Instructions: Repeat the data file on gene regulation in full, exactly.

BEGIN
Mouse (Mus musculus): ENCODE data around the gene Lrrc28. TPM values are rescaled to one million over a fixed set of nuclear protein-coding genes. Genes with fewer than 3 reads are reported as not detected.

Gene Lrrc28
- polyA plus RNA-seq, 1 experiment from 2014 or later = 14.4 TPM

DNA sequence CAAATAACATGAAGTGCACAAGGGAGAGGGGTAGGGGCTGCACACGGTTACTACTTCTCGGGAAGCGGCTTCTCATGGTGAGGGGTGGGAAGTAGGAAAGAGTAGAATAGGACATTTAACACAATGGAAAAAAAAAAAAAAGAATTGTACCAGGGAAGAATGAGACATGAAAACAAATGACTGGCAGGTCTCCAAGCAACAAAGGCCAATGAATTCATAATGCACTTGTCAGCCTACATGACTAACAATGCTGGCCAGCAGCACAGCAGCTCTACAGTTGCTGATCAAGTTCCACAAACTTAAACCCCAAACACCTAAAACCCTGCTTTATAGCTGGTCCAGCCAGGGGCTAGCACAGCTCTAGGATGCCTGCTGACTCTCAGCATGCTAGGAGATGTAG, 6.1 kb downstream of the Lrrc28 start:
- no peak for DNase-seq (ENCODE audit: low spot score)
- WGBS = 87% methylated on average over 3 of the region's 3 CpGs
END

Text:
Mouse (Mus musculus): ENCODE data around the gene Lrrc28. TPM values are rescaled to one million over a fixed set of nuclear protein-coding genes. Genes with fewer than 3 reads are reported as not detected.

Gene Lrrc28
- polyA plus RNA-seq, 1 experiment from 2014 or later = 14.4 TPM

DNA sequence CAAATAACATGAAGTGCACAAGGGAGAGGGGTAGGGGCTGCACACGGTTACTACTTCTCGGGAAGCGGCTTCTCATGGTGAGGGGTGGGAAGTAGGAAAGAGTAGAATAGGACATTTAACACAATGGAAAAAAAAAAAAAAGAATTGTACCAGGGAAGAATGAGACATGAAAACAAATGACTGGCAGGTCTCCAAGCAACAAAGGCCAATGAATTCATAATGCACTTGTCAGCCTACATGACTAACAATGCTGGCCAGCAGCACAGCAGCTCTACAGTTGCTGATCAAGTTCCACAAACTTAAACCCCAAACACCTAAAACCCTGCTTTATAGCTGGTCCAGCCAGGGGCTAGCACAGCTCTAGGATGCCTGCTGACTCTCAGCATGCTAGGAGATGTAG, 6.1 kb downstream of the Lrrc28 start:
- no peak for DNase-seq (ENCODE audit: low spot score)
- WGBS = 87% methylated on average over 3 of the region's 3 CpGs